When Winston Went to War with the Wireless, Donmar Warehouse
Monday 3rd July 2023
Can things change, or must they always stay the same? The latest history play by Jack Thorne, a man of the moment whose Harry Potter and the Cursed Child is still in the West End and whose National Theatre hit The Motive and the Cue will transfer in December, revisits the early history of the BBC to show how current tensions between public service impartiality and political expediency have a long backstory. With a title that evokes the past, When Winston Went to War with the Wireless is a lively play of ideas that sits comfortably in the Donmar Warehouse’s intimate surroundings. But is this enough?
Set during the 1926 General Strike, when the BBC was still the British Broadcasting Company (incorporated in the following year), the play tells the story of the clash between its founding father, the Presbyterian-minded autocrat John Reith, and the Conservative government of Stanley Baldwin, whose view of the media is summed up by his later adage about newspapers which goes: “What the proprietorship of these papers is aiming at is power, and power without responsibility — the prerogative of the harlot throughout the ages.” Ouch. But he was right — media is the fourth estate, and that has power. The question was, and still is, how does the media use that power?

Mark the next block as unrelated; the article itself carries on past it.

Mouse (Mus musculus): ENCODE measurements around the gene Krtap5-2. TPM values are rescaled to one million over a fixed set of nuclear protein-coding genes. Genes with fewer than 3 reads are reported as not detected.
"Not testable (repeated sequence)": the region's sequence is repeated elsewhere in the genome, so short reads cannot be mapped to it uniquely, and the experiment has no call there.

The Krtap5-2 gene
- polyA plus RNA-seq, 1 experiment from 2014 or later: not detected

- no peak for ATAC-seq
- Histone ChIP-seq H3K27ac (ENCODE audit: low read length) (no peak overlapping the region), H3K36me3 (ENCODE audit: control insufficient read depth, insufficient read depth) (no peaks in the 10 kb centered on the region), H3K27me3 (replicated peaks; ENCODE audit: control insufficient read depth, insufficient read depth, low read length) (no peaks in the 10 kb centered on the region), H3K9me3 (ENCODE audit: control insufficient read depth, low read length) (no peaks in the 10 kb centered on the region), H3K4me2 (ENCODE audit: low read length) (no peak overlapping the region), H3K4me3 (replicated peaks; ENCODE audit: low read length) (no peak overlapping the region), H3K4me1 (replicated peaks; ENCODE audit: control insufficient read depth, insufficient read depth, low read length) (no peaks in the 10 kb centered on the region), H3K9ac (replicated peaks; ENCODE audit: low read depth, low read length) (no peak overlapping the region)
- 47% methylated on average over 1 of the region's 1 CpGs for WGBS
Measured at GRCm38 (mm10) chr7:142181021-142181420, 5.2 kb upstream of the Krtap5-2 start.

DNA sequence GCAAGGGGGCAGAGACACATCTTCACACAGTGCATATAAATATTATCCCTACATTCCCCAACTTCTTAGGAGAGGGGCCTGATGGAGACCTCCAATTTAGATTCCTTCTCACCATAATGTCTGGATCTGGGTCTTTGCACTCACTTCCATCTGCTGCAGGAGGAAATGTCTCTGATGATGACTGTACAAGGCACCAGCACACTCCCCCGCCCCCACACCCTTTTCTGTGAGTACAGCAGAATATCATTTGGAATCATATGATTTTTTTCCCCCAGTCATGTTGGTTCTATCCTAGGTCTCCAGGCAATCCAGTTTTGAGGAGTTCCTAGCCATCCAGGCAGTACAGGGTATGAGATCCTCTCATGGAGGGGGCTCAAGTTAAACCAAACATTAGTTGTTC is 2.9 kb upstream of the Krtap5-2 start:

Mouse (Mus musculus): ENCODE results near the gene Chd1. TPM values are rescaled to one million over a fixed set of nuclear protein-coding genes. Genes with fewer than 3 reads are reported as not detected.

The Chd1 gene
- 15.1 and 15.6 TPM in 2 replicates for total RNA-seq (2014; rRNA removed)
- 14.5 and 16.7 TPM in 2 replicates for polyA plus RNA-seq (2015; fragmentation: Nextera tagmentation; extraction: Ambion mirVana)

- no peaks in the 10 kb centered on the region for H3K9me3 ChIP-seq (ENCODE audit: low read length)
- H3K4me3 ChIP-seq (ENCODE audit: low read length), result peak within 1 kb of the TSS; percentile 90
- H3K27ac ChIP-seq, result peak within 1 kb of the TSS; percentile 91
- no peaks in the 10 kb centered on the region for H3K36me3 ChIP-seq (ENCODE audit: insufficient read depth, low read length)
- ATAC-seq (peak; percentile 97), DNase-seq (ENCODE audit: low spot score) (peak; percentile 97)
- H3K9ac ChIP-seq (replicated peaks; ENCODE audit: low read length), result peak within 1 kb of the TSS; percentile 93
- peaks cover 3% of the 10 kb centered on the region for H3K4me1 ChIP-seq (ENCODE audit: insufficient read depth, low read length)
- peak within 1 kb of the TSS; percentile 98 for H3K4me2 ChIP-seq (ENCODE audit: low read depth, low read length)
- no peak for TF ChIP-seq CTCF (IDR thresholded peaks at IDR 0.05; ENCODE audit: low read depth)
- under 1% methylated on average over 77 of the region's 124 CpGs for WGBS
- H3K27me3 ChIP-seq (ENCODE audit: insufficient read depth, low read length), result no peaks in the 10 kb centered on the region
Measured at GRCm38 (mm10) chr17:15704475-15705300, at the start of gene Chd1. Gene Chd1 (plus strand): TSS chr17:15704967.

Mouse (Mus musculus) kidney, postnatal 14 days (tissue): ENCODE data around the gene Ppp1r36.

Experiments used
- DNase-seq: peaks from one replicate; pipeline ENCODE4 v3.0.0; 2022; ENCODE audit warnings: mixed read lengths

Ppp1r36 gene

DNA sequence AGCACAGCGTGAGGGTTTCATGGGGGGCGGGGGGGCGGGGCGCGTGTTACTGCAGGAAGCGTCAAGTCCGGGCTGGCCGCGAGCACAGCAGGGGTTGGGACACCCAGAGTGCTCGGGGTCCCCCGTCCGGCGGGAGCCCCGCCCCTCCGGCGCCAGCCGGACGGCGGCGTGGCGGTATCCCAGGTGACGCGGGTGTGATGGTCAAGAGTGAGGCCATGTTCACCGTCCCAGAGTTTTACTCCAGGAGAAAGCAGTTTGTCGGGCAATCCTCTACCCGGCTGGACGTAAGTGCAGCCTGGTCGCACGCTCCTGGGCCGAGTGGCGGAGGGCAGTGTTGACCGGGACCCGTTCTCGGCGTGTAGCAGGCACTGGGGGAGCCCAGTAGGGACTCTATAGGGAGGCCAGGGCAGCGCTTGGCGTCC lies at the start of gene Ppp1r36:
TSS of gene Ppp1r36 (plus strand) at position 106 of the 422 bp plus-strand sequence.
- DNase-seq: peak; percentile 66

In May 1926, with fierce class conflict on the streets as toffs try to break the unions and workers try to back the striking miners, Reith comes under pressure from Winston Churchill, Baldwin’s ambitious chancellor of the exchequer, who wants to turn the freshly set up BBC into a state broadcaster which obeys government orders. Reith, however, has a vision of an impartial news source which can be trusted by everyone because it speaks the truth by airing two sides of every question. He does not want to be the government’s propaganda mouthpiece.
For the newborn BBC, the General Strike was a godsend. Until then, newspaper owners had prevented it from broadcasting the news before 7pm because this free public service would undermine their sales. But when the print workers were on strike, newspaper production was curtailed and the BBC found a new role as a news broadcaster. But whose point of view would take precedence on these bulletins? One issue especially symbolises the debate: will Reith be allowed to broadcast a conciliatory speech by the archbishop of Canterbury — against Tory demands to shut him up?
Inspired by the audiobook of Andrew Marr’s A History of Modern Britain, Thorne fell in love with his subject and has researched not only the politics of the BBC news, but also gives a charming flavour of its early broadcast content: women’s hour and children’s hour, classical music and jazz, talks and debates. Today this is more twee than nostalgic, and Thorne struggles to free his drama from his research. The play is simply stuffed with detail, and much of this is problematic: he introduces a character called Isabel as a useful narrator, and then drops her; he has too much clumsy exposition and too many awkward domestic dialogues. The result is often messy, repetitive and unfocused.